“How far I’ll go” – Moana (Film Review)

2016 has been a bit of a bust, right? The constant deaths of famous individuals, conflict in Syria and Donald Trump have got a fair few people down. A shining light has been an impressive film year which has constantly delivered a strew of impressive cinematic treats. What have you got to kick off December then cinema? A Polynesian themed, Disney animated, musical directed by the pair behind The Little Mermaid, Aladdin and Princess and the Frog starring Dwayne Johnson with music composed by Mark Mancina, Lin-Manuel Miranda and Opetaia Foa’i. Good answer.

Disney are on a bit of a roll right now. In-fact following Pixar’s domination of post millennial animated cinema they have adapted and come back as possibly the strongest studio in CG animation. Pixar continue to make outstanding cinema, though the output has become slightly less consistent, and Illumination have potential but are yet to produce anything of the level of Disney or Pixar. Since Disney’s 2010’s Tangled they have been on a streak that I would argue surpasses the famed Disney renaissance of the 90’s. Moana confirms this. After the wonderful Zootropolis from earlier this year Moana is a beautiful, funny, charming film.

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Moana (Newcomer Auli’i Cravalho) is an adventurous teenager with a natural affinity for exploration. She wishes to travel across the sea, however her father (Temuera Morrison) forbids travel of any kind fearing the dangers of the deeper ocean. The Island’s coconuts begin to rot, and the fish have all but vanished from the shallows. Moana’s free spirited grandmother (Rachel House) claims this is due to the Demi-God Maui (Dwayne Johnson) stealing the heart of the Goddess Te Feti. To restore the island Moana must find Maui and get him to put the heart back where it belongs.

With veteran directors Ron Clements and John Musker at the helm it’s no surprise that the film is a visual delight and is structured in an almost textbook Disney fashion. Speaking of textbook Disney, the music of Moana is truly wonderful with contemporary Pacific music band Opetaia Foa’i, acclaimed Broadway star Lin-Manuel Miranda and experienced film composer Mark Mancina collaborating to produce a set of wonderfully catchy musical numbers and a terrific orchestral score that complement the movie to wonderful effect. Moana rests heavily on the shoulders of 16-year-old Auli’i Cravalho and, the slightly larger shoulders of, Dwayne Johnson with the pairs chemistry and boisterous energy making Moana infectiously delightful. Cravalho is quite the discovery with an astonishing singing voice while Dwayne Johnson shows off some of his lesser known qualities with a song of his own (You’re Welcome) holding his own against the talented teenager. Supporting the two leads is a colourful ensemble of characters, voiced by Jermaine Clement, Rachel House and Temuera Morrison, who are wonderfully animated and brought to life by the actors. Special shout out to whomever oversaw the animating of Maui’s tattoos which are both visually impressive and hilarious.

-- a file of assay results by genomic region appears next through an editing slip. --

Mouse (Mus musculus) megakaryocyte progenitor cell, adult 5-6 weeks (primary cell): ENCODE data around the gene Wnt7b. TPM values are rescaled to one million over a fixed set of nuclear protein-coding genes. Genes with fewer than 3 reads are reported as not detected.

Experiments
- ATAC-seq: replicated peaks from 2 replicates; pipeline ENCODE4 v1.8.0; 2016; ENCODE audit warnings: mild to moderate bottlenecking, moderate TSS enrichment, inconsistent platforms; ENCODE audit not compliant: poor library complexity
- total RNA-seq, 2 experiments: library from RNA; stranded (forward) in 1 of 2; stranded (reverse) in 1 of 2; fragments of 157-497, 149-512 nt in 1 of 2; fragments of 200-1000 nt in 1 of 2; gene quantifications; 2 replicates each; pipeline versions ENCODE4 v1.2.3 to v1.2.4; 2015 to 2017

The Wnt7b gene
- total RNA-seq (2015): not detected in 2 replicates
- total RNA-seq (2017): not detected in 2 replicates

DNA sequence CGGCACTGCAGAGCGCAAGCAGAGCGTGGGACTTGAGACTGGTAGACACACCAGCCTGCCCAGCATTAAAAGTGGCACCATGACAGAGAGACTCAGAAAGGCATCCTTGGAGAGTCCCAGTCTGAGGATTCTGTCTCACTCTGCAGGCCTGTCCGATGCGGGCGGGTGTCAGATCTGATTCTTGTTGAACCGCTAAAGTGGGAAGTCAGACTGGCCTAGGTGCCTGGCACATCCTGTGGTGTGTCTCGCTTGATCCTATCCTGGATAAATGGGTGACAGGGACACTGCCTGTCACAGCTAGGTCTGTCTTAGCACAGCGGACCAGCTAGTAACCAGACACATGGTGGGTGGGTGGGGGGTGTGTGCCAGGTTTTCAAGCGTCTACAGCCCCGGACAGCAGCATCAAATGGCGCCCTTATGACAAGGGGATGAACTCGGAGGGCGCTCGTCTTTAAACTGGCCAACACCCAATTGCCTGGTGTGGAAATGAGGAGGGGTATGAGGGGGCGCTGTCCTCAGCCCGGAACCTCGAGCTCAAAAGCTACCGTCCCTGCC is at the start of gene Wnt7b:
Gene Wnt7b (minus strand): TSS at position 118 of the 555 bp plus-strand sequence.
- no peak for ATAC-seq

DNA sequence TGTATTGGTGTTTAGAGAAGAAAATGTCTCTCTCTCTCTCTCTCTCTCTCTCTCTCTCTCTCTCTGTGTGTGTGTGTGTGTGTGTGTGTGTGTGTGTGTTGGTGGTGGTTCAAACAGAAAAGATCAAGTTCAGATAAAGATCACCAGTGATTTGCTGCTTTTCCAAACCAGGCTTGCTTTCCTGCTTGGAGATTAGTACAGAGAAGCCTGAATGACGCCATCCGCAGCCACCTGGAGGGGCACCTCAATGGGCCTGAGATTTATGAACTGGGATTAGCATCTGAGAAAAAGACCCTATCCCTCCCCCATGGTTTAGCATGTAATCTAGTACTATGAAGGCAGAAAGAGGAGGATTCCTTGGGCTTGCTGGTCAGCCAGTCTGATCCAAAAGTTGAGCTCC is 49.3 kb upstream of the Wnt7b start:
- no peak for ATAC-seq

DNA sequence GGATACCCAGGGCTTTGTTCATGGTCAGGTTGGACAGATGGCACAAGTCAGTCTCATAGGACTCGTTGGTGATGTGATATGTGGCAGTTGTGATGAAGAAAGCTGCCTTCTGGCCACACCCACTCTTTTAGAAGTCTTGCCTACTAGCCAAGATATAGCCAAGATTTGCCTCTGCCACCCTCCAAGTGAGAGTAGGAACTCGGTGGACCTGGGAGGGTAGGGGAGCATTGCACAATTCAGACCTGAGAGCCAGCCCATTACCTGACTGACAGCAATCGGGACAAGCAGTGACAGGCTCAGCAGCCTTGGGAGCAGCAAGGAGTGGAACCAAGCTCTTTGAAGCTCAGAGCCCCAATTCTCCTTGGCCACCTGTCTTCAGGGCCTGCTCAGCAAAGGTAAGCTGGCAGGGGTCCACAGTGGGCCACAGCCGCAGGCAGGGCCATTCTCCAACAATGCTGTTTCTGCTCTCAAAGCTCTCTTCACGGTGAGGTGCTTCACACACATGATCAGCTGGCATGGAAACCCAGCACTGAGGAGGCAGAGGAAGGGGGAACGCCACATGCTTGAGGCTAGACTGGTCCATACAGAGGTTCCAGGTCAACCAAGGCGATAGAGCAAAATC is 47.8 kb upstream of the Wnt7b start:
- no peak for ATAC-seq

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The problem with Moana isn’t in its technical prowess or performances but just that sense of familiarity. Unlike its main character, it never strays from the path, and earlier I mentioned that the presence of Clements and Musker gave Moana a textbook Disney feeling and I believe this is both a positive and a negative. It’s a modern updating of the kind of classic tale Disney would have spun sixty years ago, and fits as a great companion piece to their other modern features such as Tangled and Frozen.

Frankly we’ve been spoilt by animation this year to the point where Moana is, in my estimation, the third best animated feature of the year (with Sing still to come out in the next couple of weeks). This isn’t a slight against Moana, but an appraisal of the golden age of animation that we currently find ourselves within. This is definitely one worth checking out with plenty of laughs, great music and beautiful animation, and a chicken called Heihei who is categorically the stupidest character in Disney history.

4/5

Dir: Ron Clements, John Musker

Scr: Jared Bush

Cast: Auli’i Cravalho, Dwayne Johnson, Temuera Morrison, Rachel House, Nicole Scherzinger, Alan Tudyk, Jemaine Clement

Prd: Osnat Shurer

Music: Mark Mancina, Lin-Manuel Miranda, Opetaia Foa’i

Country: USA

Year: 2016

Run Time: 107 minutes

Moana is out now in UK cinemas.

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